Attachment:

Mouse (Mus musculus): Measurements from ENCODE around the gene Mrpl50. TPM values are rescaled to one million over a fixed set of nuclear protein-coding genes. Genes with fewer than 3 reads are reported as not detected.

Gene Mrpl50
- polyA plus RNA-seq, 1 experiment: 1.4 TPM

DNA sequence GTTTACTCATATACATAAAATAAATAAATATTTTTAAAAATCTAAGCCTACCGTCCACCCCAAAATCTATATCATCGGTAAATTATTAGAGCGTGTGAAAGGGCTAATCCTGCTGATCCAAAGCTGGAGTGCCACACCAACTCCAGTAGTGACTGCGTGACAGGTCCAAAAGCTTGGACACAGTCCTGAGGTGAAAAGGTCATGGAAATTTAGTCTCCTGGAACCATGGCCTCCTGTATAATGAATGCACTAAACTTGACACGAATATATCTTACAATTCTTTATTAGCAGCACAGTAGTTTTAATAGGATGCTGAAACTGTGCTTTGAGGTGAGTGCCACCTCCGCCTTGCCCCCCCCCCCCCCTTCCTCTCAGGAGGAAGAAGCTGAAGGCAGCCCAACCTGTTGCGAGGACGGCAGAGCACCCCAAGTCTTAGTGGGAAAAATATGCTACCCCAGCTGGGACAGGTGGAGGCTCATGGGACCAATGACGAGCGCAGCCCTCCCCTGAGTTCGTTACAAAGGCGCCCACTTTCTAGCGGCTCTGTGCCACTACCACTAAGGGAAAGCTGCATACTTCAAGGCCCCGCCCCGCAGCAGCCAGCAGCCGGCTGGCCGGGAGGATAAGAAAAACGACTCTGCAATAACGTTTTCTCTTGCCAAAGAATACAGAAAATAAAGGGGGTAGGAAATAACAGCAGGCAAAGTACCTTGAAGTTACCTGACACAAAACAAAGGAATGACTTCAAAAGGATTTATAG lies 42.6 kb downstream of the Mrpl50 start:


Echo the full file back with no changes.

Mouse (Mus musculus): Measurements from ENCODE around the gene Mrpl50. TPM values are rescaled to one million over a fixed set of nuclear protein-coding genes. Genes with fewer than 3 reads are reported as not detected.

Gene Mrpl50
- polyA plus RNA-seq, 1 experiment: 1.4 TPM

DNA sequence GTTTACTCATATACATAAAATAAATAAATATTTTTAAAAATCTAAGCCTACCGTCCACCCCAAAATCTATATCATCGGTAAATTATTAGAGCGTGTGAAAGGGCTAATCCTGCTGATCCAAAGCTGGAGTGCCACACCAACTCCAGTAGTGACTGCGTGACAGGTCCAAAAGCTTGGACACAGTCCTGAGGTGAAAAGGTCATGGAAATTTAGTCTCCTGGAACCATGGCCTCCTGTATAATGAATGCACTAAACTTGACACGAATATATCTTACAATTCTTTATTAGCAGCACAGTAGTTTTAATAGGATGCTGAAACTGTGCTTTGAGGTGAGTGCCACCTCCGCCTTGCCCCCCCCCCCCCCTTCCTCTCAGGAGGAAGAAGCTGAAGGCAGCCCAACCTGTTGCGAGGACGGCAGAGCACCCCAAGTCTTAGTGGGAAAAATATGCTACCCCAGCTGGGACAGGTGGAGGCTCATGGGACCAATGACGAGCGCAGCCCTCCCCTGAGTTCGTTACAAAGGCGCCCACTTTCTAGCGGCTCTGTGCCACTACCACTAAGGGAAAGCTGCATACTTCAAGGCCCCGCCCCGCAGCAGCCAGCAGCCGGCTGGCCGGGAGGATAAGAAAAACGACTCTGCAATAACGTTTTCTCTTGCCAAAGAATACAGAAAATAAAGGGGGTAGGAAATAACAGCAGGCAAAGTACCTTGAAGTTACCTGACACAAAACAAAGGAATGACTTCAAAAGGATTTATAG lies 42.6 kb downstream of the Mrpl50 start: